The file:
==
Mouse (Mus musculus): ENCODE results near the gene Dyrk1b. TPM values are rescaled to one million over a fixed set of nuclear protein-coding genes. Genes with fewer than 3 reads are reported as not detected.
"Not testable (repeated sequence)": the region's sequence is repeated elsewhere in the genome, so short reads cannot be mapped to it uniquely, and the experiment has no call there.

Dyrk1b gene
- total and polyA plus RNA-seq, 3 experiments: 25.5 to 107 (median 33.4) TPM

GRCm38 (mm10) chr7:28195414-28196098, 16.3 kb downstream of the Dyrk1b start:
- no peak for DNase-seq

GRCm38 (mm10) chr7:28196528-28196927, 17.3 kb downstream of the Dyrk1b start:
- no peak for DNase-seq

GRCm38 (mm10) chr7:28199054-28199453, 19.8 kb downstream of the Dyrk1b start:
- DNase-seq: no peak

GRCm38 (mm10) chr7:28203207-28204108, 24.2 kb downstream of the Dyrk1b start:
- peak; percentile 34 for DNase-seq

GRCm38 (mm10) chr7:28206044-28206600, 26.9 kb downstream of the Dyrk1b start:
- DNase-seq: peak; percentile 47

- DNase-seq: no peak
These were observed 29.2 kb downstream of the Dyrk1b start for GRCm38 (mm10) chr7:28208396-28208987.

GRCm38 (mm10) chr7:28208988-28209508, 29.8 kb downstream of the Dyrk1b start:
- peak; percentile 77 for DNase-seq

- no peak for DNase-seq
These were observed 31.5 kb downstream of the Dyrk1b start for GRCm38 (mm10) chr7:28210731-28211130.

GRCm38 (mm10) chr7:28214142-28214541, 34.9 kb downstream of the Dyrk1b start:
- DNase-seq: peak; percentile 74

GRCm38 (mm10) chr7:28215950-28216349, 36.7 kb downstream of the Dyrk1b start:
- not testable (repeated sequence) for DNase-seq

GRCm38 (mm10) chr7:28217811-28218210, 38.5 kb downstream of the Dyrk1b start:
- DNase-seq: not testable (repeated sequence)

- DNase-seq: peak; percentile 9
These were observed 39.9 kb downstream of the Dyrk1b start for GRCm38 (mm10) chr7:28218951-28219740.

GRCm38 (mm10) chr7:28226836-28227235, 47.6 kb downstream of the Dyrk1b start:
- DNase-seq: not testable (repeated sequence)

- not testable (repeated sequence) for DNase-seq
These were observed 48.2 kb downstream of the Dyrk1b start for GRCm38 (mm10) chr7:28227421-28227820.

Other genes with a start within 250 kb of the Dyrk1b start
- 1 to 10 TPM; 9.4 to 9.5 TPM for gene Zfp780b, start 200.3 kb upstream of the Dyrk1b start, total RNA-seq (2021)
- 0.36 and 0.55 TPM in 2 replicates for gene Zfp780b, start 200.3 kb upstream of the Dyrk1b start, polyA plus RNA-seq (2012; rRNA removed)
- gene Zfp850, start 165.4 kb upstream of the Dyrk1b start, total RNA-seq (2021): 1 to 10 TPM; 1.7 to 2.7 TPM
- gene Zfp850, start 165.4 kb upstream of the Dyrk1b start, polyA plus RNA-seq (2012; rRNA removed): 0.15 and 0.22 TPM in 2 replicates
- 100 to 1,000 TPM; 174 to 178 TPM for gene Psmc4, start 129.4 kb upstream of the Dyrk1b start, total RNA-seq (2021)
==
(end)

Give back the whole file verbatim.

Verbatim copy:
Mouse (Mus musculus): ENCODE results near the gene Dyrk1b. TPM values are rescaled to one million over a fixed set of nuclear protein-coding genes. Genes with fewer than 3 reads are reported as not detected.
"Not testable (repeated sequence)": the region's sequence is repeated elsewhere in the genome, so short reads cannot be mapped to it uniquely, and the experiment has no call there.

Dyrk1b gene
- total and polyA plus RNA-seq, 3 experiments: 25.5 to 107 (median 33.4) TPM

GRCm38 (mm10) chr7:28195414-28196098, 16.3 kb downstream of the Dyrk1b start:
- no peak for DNase-seq

GRCm38 (mm10) chr7:28196528-28196927, 17.3 kb downstream of the Dyrk1b start:
- no peak for DNase-seq

GRCm38 (mm10) chr7:28199054-28199453, 19.8 kb downstream of the Dyrk1b start:
- DNase-seq: no peak

GRCm38 (mm10) chr7:28203207-28204108, 24.2 kb downstream of the Dyrk1b start:
- peak; percentile 34 for DNase-seq

GRCm38 (mm10) chr7:28206044-28206600, 26.9 kb downstream of the Dyrk1b start:
- DNase-seq: peak; percentile 47

- DNase-seq: no peak
These were observed 29.2 kb downstream of the Dyrk1b start for GRCm38 (mm10) chr7:28208396-28208987.

GRCm38 (mm10) chr7:28208988-28209508, 29.8 kb downstream of the Dyrk1b start:
- peak; percentile 77 for DNase-seq

- no peak for DNase-seq
These were observed 31.5 kb downstream of the Dyrk1b start for GRCm38 (mm10) chr7:28210731-28211130.

GRCm38 (mm10) chr7:28214142-28214541, 34.9 kb downstream of the Dyrk1b start:
- DNase-seq: peak; percentile 74

GRCm38 (mm10) chr7:28215950-28216349, 36.7 kb downstream of the Dyrk1b start:
- not testable (repeated sequence) for DNase-seq

GRCm38 (mm10) chr7:28217811-28218210, 38.5 kb downstream of the Dyrk1b start:
- DNase-seq: not testable (repeated sequence)

- DNase-seq: peak; percentile 9
These were observed 39.9 kb downstream of the Dyrk1b start for GRCm38 (mm10) chr7:28218951-28219740.

GRCm38 (mm10) chr7:28226836-28227235, 47.6 kb downstream of the Dyrk1b start:
- DNase-seq: not testable (repeated sequence)

- not testable (repeated sequence) for DNase-seq
These were observed 48.2 kb downstream of the Dyrk1b start for GRCm38 (mm10) chr7:28227421-28227820.

Other genes with a start within 250 kb of the Dyrk1b start
- 1 to 10 TPM; 9.4 to 9.5 TPM for gene Zfp780b, start 200.3 kb upstream of the Dyrk1b start, total RNA-seq (2021)
- 0.36 and 0.55 TPM in 2 replicates for gene Zfp780b, start 200.3 kb upstream of the Dyrk1b start, polyA plus RNA-seq (2012; rRNA removed)
- gene Zfp850, start 165.4 kb upstream of the Dyrk1b start, total RNA-seq (2021): 1 to 10 TPM; 1.7 to 2.7 TPM
- gene Zfp850, start 165.4 kb upstream of the Dyrk1b start, polyA plus RNA-seq (2012; rRNA removed): 0.15 and 0.22 TPM in 2 replicates
- 100 to 1,000 TPM; 174 to 178 TPM for gene Psmc4, start 129.4 kb upstream of the Dyrk1b start, total RNA-seq (2021)